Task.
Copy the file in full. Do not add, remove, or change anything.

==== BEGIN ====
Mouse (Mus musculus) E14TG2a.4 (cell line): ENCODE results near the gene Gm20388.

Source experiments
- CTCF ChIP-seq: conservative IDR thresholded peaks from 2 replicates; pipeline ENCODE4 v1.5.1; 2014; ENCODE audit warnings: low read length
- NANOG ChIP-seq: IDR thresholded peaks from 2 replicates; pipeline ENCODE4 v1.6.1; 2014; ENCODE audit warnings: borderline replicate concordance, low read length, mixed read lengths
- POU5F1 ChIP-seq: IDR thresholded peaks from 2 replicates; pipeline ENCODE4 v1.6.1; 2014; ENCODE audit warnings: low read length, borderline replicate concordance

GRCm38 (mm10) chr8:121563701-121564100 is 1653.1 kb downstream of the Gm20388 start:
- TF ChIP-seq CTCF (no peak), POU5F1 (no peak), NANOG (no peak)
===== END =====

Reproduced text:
Mouse (Mus musculus) E14TG2a.4 (cell line): ENCODE results near the gene Gm20388.

Source experiments
- CTCF ChIP-seq: conservative IDR thresholded peaks from 2 replicates; pipeline ENCODE4 v1.5.1; 2014; ENCODE audit warnings: low read length
- NANOG ChIP-seq: IDR thresholded peaks from 2 replicates; pipeline ENCODE4 v1.6.1; 2014; ENCODE audit warnings: borderline replicate concordance, low read length, mixed read lengths
- POU5F1 ChIP-seq: IDR thresholded peaks from 2 replicates; pipeline ENCODE4 v1.6.1; 2014; ENCODE audit warnings: low read length, borderline replicate concordance

GRCm38 (mm10) chr8:121563701-121564100 is 1653.1 kb downstream of the Gm20388 start:
- TF ChIP-seq CTCF (no peak), POU5F1 (no peak), NANOG (no peak)